S&P notches weekly gain as jobs growth blows past forecasts

Stocks closed broadly higher on Wall Street after the government reported that employers added far more jobs than expected in November

NEW YORK -- A surprisingly strong U.S. jobs report put investors in a buying mood Friday, driving stocks on Wall Street broadly higher and extending the market’s winning streak to a third day.

The rally pushed the Dow Jones Industrial Average up by more than 300 points and erased the S&P 500's losses from earlier in the week, nudging the benchmark index to a second consecutive weekly gain.

Technology, financial and industrial stocks drove much of the gains. Utilities, a safe-play sector, were the only laggard. Bond yields rose.

The Labor Department said employers added 266,000 positions, well above estimates of 184,000. The report also showed unemployment falling to a 50-year low. Separately, an index that measures how consumers feel about the economy showed an increase from last month.

The encouraging reports offer reassurance for investors who may have been worried that consumers might be pulling back on spending, said Rob Haworth, senior investment strategist at U.S. Bank Wealth Management.

“Increasing jobs, people back to work, plus that jump in consumer confidence tells you that the consumer is still there, and probably will still spend money,” he said. “It's a better than we expected set of data, and clearly the market is pricing that in.”

The S&P 500 rose 28.48 points, or 0.9%, to 3,145.91. The index posted a 0.2% gain for the week, a solid pivot from losses of more than 1% as of late Thursday. It’s now within 0.3% of its all-time high set on Nov. 27 and up 25.5% so far this year.

The latest gains also helped stem some of the losses for the Dow and Nasdaq.

The Dow climbed 337.27 points, or 1.2%, to 28,015.06. The Nasdaq gained 85.83 points, or 1%, to 8,656.53. The Russell 2000 index of smaller company stocks picked up 19 points, or 1.2%, to 1,633.84.

Friday’s batch of encouraging economic data capped what started as a rough week for the market.

Increased trade tensions and disappointing economic reports -- including data showing manufacturing continues to shrink and growth in the service sector is slowing -- dragged the market to steep losses on Monday and Tuesday.

The latest employment report and consumer sentiment data are a welcome development as steady job growth has been one of the bright spots in the economy, along with solid consumer spending.

Investors also got some encouraging news on the U.S.-China trade front, with Beijing saying Friday that it is waiving punitive tariffs on U.S. soybeans and pork as negotiations for a trade deal continue.

Financial markets were rattled this week when President Donald Trump said he wouldn’t mind waiting until after the 2020 elections for a trade deal. Wall Street has been hoping enough progress can be made on a “phase 1” trade agreement to avert new tariffs on Chinese goods, such as laptops and cellphones, set to become effective on Dec. 15. China has been seeking relief from some tariffs as part of the negotiations.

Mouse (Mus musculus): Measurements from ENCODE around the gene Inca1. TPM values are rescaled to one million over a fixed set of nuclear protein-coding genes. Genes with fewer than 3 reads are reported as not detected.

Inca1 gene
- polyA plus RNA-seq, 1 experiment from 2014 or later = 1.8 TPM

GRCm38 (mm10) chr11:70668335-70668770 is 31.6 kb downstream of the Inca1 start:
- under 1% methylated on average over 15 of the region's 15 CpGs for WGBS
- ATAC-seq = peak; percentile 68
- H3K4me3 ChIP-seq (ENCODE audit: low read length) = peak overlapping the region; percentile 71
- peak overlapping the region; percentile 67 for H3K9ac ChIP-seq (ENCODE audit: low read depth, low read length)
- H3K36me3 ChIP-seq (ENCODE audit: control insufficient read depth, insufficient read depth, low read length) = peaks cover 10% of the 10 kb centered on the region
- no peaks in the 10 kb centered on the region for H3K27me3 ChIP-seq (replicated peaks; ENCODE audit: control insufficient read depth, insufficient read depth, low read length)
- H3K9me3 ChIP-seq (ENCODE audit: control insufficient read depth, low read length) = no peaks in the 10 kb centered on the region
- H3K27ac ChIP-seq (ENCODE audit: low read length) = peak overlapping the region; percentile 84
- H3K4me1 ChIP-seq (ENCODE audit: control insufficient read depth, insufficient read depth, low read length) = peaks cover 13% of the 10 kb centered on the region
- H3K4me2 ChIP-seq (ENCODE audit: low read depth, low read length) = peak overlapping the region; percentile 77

“You're getting feel-good news going into the weekend,” Haworth said. “It doesn't mean, to my mind, that all the concerns are off the table. One of the risks we'll have in the coming week is you still haven't gotten the phase 1 deal.”

Gains by technology sector stocks helped drive the market rally Friday. Micron Technology rose 2.8%.

Banks also rose, as the solid jobs report sent bond yields higher, which lenders rely on to charge higher interest rates on mortgages and other loans. The yield on the 10-year Treasury rose to 1.84% from 1.79% late Thursday. JPMorgan Chase rose 1.5%.

Industrial stocks also notched solid gains. 3M rose 4.3%.

Uber fell 2.8% after a safety report revealed that more than 3,000 sexual assaults were reported during its U.S. rides in 2018. The report is part of the ride-hailing company’s effort to be more transparent after years of criticism over its safety record.

Benchmark crude oil rose 77 cents to settle at $59.20 a barrel. Brent crude oil, the international standard, gained $1 to close at $64.39 a barrel. Wholesale gasoline rose 3 cents to $1.65 per gallon. Heating oil climbed 2 cents to $1.95 per gallon. Natural gas fell 10 cents to $2.33 per 1,000 cubic feet.

Gold fell $17.80 to $1,459.10 per ounce, silver fell 46 cents to $16.48 per ounce and copper rose 6 cents to $2.71 per pound.

The dollar fell to 108.55 Japanese yen from 108.74 yen on Thursday. The euro weakened to $1.1056 from $1.1099.

Major stock indexes in Europe finished higher.

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AP Business Writer Damian J. Troise contributed.